The Methods of Voegelin, Strauss, and Arendt –Part 2
by Barry Cooper
Professor Cooper has edited three volumes of the Collected Works. He has authored numerous essays and books relating to Voegelin, most recently, Beginning the Quest:Law and Politics in the Early Work of Eric Voegelin. This essay is taken from his Eric Voegelin and the Foundations of Modern Political Science (University of Missouri Press) and appears with permission. It is presented in six parts. Part 1 may be read HERE.
Leo Strauss and Eric Voegelin (continued)
Understanding The Prince
Pushing this line of interpretation [tyrant vs. ruler] further, Voegelin then argued that the opposition Strauss maintained as existing between Xenophon’s mirror of the prince, Cyropaedia, and the mirror of the tyrant, Hiero, was not the whole story.
In one respect, the two dialogues were on the same side, namely, both texts explored the question of establishing a new rulership “that will make an end to the dreary overturning of democracies and tyrannies in the Hellenic polis.”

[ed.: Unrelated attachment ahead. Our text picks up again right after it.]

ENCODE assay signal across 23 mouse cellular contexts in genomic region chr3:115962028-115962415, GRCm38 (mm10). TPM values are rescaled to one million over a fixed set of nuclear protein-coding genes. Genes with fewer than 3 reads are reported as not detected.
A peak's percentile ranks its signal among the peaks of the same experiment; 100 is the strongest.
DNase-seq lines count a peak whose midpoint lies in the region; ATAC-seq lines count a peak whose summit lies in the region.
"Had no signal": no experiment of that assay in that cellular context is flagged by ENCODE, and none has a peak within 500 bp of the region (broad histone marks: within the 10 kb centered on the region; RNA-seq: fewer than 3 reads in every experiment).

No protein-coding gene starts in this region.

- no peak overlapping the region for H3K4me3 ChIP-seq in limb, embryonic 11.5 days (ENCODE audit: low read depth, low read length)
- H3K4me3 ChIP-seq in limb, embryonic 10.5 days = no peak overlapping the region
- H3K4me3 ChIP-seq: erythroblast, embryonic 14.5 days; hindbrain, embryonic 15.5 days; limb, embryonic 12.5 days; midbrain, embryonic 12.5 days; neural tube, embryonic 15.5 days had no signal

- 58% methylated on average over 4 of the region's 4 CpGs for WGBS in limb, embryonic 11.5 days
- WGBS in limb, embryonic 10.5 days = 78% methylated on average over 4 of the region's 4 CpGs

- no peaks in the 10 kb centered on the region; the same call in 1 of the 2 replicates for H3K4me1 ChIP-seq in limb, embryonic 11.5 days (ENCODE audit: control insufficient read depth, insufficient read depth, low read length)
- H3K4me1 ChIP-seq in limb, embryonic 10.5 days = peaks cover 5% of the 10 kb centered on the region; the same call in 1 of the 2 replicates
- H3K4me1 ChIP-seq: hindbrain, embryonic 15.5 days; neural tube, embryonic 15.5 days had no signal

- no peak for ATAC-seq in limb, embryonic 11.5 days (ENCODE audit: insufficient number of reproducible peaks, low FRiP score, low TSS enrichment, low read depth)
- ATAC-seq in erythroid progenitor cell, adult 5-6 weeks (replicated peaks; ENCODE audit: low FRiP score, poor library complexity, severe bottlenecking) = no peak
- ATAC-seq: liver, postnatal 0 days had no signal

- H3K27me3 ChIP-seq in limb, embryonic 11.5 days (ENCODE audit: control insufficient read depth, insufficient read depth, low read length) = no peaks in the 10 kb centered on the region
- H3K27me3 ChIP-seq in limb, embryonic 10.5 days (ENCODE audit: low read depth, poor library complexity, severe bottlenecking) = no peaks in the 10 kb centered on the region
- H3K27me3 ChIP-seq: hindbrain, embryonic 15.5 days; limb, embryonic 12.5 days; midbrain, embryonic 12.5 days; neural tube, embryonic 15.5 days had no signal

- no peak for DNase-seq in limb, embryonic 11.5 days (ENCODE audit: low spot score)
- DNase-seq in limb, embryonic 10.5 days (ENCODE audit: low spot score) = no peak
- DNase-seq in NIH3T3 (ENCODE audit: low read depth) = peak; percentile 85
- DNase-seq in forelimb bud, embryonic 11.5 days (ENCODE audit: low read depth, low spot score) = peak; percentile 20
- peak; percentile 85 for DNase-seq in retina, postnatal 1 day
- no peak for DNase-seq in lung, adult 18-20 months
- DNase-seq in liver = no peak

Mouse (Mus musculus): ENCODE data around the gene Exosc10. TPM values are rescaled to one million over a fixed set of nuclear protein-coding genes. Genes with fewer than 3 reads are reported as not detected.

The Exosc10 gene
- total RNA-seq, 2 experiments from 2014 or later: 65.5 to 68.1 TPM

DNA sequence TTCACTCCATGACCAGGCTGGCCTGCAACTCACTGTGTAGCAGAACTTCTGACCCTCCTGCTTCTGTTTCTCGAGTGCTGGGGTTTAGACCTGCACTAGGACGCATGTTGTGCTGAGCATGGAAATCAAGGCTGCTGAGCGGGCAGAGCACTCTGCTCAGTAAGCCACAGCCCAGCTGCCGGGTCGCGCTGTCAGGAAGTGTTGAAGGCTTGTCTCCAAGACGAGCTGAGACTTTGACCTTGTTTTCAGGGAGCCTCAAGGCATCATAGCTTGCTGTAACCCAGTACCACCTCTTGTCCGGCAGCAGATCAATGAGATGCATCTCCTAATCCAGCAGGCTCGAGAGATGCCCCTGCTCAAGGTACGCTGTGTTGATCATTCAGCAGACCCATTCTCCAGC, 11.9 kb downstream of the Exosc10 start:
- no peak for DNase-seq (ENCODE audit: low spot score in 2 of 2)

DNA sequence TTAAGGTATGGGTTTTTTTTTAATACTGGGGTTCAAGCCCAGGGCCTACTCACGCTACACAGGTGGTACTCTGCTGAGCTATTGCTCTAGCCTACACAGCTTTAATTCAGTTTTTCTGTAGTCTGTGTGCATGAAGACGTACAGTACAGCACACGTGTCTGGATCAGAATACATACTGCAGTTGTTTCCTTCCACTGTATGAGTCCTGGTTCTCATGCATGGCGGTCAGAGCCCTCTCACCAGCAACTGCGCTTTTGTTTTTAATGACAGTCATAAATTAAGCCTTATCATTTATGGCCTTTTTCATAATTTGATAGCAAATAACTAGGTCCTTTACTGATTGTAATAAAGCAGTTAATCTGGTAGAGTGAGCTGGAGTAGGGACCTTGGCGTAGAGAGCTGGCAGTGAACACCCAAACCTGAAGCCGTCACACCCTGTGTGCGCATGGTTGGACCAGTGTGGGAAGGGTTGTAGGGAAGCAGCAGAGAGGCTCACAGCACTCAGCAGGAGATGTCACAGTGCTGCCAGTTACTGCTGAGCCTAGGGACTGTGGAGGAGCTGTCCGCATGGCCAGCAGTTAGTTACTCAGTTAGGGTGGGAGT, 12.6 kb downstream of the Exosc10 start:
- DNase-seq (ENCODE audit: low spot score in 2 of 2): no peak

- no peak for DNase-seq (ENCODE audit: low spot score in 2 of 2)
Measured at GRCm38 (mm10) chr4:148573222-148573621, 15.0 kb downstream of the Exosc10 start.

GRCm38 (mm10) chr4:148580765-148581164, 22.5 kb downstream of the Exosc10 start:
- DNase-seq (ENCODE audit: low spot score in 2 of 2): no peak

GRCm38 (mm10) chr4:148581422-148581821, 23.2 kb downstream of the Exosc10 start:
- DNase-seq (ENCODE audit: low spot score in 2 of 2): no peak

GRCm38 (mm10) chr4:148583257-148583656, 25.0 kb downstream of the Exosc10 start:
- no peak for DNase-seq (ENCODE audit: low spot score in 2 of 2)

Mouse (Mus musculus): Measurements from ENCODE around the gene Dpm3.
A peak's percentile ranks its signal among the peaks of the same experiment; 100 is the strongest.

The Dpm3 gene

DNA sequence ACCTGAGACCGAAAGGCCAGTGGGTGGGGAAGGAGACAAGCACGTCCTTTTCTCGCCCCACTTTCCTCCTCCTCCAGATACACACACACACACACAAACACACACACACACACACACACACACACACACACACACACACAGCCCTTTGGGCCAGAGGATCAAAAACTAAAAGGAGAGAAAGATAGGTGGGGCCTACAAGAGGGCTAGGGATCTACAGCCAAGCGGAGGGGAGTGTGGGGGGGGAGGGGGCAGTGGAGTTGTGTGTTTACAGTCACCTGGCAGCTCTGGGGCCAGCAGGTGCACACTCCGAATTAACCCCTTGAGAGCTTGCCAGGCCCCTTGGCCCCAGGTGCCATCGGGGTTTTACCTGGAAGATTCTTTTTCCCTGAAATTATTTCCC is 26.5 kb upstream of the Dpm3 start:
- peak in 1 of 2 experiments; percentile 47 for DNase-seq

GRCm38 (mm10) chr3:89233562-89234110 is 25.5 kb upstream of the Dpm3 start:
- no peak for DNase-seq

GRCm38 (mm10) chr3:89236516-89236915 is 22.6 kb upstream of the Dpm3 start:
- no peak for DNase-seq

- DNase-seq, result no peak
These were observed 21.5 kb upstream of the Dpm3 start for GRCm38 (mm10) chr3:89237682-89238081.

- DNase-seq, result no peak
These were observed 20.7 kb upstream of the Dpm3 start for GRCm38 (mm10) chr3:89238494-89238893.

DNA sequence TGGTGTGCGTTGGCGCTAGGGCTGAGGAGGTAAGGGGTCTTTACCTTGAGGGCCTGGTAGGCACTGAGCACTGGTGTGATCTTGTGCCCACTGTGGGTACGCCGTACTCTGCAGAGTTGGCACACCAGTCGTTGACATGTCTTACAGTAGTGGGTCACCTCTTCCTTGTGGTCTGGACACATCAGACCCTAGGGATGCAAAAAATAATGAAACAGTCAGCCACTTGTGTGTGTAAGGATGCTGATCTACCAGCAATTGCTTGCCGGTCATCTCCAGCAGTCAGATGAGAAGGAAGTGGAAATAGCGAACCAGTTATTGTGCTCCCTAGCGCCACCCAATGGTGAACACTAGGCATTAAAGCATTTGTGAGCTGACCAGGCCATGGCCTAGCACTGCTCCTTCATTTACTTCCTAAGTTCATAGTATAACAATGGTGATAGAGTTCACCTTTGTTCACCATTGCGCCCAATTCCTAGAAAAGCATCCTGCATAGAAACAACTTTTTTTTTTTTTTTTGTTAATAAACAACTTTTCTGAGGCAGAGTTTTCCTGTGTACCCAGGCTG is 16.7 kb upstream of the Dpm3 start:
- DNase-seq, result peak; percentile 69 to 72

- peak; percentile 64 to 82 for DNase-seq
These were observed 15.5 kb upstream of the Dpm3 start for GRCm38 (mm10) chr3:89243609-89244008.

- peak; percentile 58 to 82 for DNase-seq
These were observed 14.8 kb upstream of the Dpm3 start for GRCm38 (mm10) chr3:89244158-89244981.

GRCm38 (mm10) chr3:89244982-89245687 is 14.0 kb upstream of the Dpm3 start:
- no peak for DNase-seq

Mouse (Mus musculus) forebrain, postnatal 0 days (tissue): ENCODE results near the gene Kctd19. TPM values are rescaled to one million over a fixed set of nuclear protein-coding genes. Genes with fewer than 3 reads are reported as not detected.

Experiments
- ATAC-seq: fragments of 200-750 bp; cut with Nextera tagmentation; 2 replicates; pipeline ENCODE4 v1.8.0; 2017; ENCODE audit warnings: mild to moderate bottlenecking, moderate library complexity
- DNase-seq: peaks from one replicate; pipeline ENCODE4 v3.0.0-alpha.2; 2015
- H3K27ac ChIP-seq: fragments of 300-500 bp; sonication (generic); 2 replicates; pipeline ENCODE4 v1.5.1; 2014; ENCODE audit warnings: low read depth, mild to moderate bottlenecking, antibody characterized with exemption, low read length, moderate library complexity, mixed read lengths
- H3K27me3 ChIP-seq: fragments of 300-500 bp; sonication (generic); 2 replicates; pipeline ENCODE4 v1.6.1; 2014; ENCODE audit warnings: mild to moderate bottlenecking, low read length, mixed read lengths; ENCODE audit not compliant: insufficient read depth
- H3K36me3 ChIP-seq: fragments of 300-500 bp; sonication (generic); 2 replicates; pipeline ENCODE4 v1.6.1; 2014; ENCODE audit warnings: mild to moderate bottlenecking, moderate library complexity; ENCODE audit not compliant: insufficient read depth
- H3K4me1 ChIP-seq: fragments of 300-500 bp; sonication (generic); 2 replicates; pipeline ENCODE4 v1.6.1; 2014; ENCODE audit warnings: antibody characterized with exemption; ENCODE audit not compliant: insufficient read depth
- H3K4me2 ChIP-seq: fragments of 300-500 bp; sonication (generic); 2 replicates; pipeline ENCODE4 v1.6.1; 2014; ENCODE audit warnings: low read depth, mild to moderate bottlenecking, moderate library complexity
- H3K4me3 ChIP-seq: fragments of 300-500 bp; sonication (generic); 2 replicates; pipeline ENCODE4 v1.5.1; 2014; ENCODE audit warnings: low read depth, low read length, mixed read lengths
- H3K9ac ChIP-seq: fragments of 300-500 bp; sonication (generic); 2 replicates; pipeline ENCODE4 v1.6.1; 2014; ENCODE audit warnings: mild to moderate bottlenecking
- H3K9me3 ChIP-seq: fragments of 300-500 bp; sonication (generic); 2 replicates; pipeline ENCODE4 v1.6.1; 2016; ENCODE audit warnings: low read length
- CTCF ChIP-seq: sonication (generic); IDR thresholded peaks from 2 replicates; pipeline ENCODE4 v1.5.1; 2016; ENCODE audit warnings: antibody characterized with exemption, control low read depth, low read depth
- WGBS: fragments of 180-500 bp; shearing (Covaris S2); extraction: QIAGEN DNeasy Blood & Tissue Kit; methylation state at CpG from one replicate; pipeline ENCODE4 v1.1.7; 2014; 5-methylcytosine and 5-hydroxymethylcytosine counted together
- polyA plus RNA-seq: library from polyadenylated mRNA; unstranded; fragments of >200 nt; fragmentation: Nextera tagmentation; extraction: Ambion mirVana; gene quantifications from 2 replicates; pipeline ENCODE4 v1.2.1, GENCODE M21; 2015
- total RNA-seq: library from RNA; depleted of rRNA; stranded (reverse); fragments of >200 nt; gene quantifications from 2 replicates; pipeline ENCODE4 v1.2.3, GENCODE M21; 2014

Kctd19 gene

By this interpretation, the apparent opposition of the perfect king and the improved tyrant may be nothing more than an artifact of Xenophon’s inadequate conceptual vocabulary. The comparison with Machiavelli, which was stressed by Strauss, sharpened the issue.
By Strauss’s interpretation, the tendency of both Hiero and The Prince to neglect the distinction between king and tyrant was the closest and most important point of contact between ancient and modern political thought.
For Strauss, Machiavelli’s indifference to the distinction between king and tyrant was one of the deepest roots of modern political thought.11 Voegelin did not disagree with Strauss’s observation and provided the following explanation for it: the parallel between Xenophon and Machiavelli existed, he said, because both
are in the position of “moderns” in their respective civilizations; the parallel between the two thinkers is due to the parallel between their historical situations.
The distinction between king and tyrant is obliterated in The Prince, because Machiavelli, like Xenophon, was faced with the problem of a stabilizing and regenerating rulership after the breakdown of constitutional forms in the city-state; it is obliterated because Machiavelli, too, was in search of a type of ruler beyond the distinction of king and tyrant that is politically significant only before the final breakdown of the republican constitutional order.